BANFF, Alta. - Being brought back to life after getting pulled unconscious, blue and not breathing from the cement-like spring snow has made Rick Tams a born-again believer in the value of avalanche safety.

Despite four decades of backcountry experience, the 48-year-old Alberta man admits he's "much more hesitant" after being hit and buried by a big slab avalanche last April near Radium, B.C. The slide tossed Tams and his snowmobile around like feeble toys as it roared down the mountainside about 60 kilometres per hour.

Friends and other riders found him face down in the snow, dug him out and got him breathing again just in time - leaving him with nothing more than a terrible headache and a fierce appreciation of the snow's power.

"The biggest thing I worry about is my two boys, because they love the sport, and it sure makes me a lot more nervous now than it did then," said Tams, who spoke Friday at the Canadian Avalanche Centre's awareness day at Sunshine ski resort west of Banff, Alta.

"They were actually going to go out the next weekend after my avalanche and I said, 'No. No way, not until you get some training."'

Tams's tale is one of the good ones. The 10 avalanche fatalities already this year in the mountains of B.C. and Alberta are proof that many similar stories don't end as well.

While the Avalanche Centre holds awareness days every year, there's far more attention right now as the death toll is higher than it's ever been for this early in the winter backcountry season.

"On average in Canada, 14 people a year die in avalanches - we're just coming into our prime recreation season - and we're nervous about the potential for additional accidents," said Clair Israelson, executive director of the Avalanche Centre.

Israelson said the weak snowpack was created in early December by a warm weather front that left a rain crust over much of Western Canada's early snowpack. The recent big dumps of snow are simply lying on an icy undercoating with the stability of a layer of ball-bearings.

And the volatile conditions aren't going away any time soon.

"Until that layer heals, we're going to continue to see accidents happen unless people adjust their behaviours and give the mountains a little extra respect this winter."

With only two of those fatal slides occurring within ski resorts, Israelson said the difference between a great day in the backcountry and more death in the mountains comes down to simple "decisions and choices."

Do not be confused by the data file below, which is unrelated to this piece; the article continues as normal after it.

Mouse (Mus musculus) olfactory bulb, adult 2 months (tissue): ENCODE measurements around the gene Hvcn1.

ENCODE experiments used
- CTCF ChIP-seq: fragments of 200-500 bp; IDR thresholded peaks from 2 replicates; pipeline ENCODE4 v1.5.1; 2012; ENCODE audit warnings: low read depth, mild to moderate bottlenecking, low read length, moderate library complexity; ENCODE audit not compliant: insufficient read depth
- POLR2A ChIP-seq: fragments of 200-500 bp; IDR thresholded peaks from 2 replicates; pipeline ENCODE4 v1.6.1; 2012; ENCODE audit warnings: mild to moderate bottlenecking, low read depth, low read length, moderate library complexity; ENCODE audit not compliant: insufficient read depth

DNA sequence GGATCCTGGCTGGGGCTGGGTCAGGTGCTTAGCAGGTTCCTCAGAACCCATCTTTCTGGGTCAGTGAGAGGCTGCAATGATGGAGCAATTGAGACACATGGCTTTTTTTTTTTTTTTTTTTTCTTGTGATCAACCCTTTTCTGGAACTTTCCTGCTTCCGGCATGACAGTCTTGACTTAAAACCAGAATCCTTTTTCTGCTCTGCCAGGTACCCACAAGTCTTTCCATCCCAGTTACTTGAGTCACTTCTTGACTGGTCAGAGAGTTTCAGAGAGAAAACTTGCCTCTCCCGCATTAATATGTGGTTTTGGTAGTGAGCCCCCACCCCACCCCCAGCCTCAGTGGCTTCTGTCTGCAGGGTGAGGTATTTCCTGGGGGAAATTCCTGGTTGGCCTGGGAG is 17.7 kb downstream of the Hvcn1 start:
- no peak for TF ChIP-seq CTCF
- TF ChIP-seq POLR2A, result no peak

All backcountry specialists insist that the basic tools of avalanche beacons, probes and shovels are necessary for anyone heading out. And newer gadgets like airbags that inflate at the frantic tug of a rip cord are also nice to have. But making the call on what to avoid and when to turn around remains the most critical.

Pascal Haegeli, a post-doctorate fellow at Simon Fraser University in B.C.'s Lower Mainland, focuses on decision-making when it comes to backcountry avalanche terrain.

"In the past, avalanche awareness was primarily focused on teaching people about snow and avalanche signs," Haegeli said Friday.

"And we thought that with that better knowledge, people would automatically make better decisions. But when you look at accidents, it's actually not necessarily the case."

Haegeli was one of the driving forces behind the Avalanche Centre's Avaluator, which was introduced last year.

A simple card to fit in any pocket, the Avaluator provides quick and simple advice on the four key backcountry decisions starting with planning the trip, identifying avalanche terrain, slope evaluation and good travel habits.

Haegeli's next target is focusing on the young skiers and boarders who are inclined to duck under the ropes at the resorts to bag some sweet - but potentially deadly - out-of-bounds tracks.

It's an issue of particular relevance to Ralph Scurfield, president and majority shareholder at Sunshine Village, who lost his father to a backcountry avalanche 22 years ago.

"People shouldn't stop doing things that are adventuresome. They should, however, take all the precautions. And then, sadly, even when you do that, sometimes stuff just doesn't go right."

Scurfield said fatal avalanches will always be caused by a combination of treacherous conditions and human error.

"Sometimes the conditions are just so bad that people should just stay home and play cards and not go out. Sometimes there's pressure to go out when they shouldn't," he said.

"And that can come from the guides, and sometimes it's just foolhardiness - particularly with young people.

"Everybody who's young thinks they're going to live forever, and the fact is they're all mortals."